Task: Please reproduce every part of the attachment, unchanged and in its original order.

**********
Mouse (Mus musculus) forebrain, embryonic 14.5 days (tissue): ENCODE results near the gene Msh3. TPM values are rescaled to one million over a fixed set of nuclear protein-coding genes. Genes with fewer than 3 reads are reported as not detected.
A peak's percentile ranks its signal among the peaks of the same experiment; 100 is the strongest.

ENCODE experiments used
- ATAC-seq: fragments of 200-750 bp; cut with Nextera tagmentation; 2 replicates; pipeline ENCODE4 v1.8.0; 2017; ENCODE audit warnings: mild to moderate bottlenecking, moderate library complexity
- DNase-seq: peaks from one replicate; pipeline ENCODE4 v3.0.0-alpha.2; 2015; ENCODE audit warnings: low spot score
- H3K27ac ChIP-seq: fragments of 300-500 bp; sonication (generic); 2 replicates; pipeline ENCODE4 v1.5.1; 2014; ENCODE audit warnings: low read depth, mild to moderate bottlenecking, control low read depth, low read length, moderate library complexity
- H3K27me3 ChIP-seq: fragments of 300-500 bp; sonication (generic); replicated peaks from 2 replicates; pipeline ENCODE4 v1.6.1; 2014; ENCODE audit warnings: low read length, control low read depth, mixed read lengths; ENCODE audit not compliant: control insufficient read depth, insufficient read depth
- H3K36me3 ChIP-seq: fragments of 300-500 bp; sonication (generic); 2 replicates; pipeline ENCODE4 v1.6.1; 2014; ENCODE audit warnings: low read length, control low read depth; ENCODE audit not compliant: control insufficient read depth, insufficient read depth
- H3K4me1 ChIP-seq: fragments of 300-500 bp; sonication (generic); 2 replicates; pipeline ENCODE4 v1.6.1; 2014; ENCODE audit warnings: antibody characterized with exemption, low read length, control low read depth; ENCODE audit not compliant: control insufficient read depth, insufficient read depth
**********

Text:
Mouse (Mus musculus) forebrain, embryonic 14.5 days (tissue): ENCODE results near the gene Msh3. TPM values are rescaled to one million over a fixed set of nuclear protein-coding genes. Genes with fewer than 3 reads are reported as not detected.
A peak's percentile ranks its signal among the peaks of the same experiment; 100 is the strongest.

ENCODE experiments used
- ATAC-seq: fragments of 200-750 bp; cut with Nextera tagmentation; 2 replicates; pipeline ENCODE4 v1.8.0; 2017; ENCODE audit warnings: mild to moderate bottlenecking, moderate library complexity
- DNase-seq: peaks from one replicate; pipeline ENCODE4 v3.0.0-alpha.2; 2015; ENCODE audit warnings: low spot score
- H3K27ac ChIP-seq: fragments of 300-500 bp; sonication (generic); 2 replicates; pipeline ENCODE4 v1.5.1; 2014; ENCODE audit warnings: low read depth, mild to moderate bottlenecking, control low read depth, low read length, moderate library complexity
- H3K27me3 ChIP-seq: fragments of 300-500 bp; sonication (generic); replicated peaks from 2 replicates; pipeline ENCODE4 v1.6.1; 2014; ENCODE audit warnings: low read length, control low read depth, mixed read lengths; ENCODE audit not compliant: control insufficient read depth, insufficient read depth
- H3K36me3 ChIP-seq: fragments of 300-500 bp; sonication (generic); 2 replicates; pipeline ENCODE4 v1.6.1; 2014; ENCODE audit warnings: low read length, control low read depth; ENCODE audit not compliant: control insufficient read depth, insufficient read depth
- H3K4me1 ChIP-seq: fragments of 300-500 bp; sonication (generic); 2 replicates; pipeline ENCODE4 v1.6.1; 2014; ENCODE audit warnings: antibody characterized with exemption, low read length, control low read depth; ENCODE audit not compliant: control insufficient read depth, insufficient read depth